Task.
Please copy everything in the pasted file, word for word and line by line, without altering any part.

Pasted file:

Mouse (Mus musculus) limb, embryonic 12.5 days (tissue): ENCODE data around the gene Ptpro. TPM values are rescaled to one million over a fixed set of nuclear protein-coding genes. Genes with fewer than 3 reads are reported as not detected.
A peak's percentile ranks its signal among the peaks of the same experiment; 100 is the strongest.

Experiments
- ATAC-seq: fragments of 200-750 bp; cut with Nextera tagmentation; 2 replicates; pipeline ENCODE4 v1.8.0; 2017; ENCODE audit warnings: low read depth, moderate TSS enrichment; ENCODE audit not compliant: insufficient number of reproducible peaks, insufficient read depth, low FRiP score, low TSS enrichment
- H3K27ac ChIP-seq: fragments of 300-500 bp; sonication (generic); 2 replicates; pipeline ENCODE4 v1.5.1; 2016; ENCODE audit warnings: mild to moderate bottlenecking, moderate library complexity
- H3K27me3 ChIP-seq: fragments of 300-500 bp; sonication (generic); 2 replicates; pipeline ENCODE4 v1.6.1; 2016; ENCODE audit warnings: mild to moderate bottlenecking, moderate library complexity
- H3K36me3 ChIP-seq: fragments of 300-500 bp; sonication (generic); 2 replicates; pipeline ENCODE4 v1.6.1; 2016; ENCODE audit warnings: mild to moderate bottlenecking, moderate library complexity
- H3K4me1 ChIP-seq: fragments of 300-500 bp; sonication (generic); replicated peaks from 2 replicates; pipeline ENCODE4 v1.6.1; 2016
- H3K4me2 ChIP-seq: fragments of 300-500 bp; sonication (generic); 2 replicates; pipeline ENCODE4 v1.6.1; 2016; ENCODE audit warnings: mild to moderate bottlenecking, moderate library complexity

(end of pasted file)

Mouse (Mus musculus) limb, embryonic 12.5 days (tissue): ENCODE data around the gene Ptpro. TPM values are rescaled to one million over a fixed set of nuclear protein-coding genes. Genes with fewer than 3 reads are reported as not detected.
A peak's percentile ranks its signal among the peaks of the same experiment; 100 is the strongest.

Experiments
- ATAC-seq: fragments of 200-750 bp; cut with Nextera tagmentation; 2 replicates; pipeline ENCODE4 v1.8.0; 2017; ENCODE audit warnings: low read depth, moderate TSS enrichment; ENCODE audit not compliant: insufficient number of reproducible peaks, insufficient read depth, low FRiP score, low TSS enrichment
- H3K27ac ChIP-seq: fragments of 300-500 bp; sonication (generic); 2 replicates; pipeline ENCODE4 v1.5.1; 2016; ENCODE audit warnings: mild to moderate bottlenecking, moderate library complexity
- H3K27me3 ChIP-seq: fragments of 300-500 bp; sonication (generic); 2 replicates; pipeline ENCODE4 v1.6.1; 2016; ENCODE audit warnings: mild to moderate bottlenecking, moderate library complexity
- H3K36me3 ChIP-seq: fragments of 300-500 bp; sonication (generic); 2 replicates; pipeline ENCODE4 v1.6.1; 2016; ENCODE audit warnings: mild to moderate bottlenecking, moderate library complexity
- H3K4me1 ChIP-seq: fragments of 300-500 bp; sonication (generic); replicated peaks from 2 replicates; pipeline ENCODE4 v1.6.1; 2016
- H3K4me2 ChIP-seq: fragments of 300-500 bp; sonication (generic); 2 replicates; pipeline ENCODE4 v1.6.1; 2016; ENCODE audit warnings: mild to moderate bottlenecking, moderate library complexity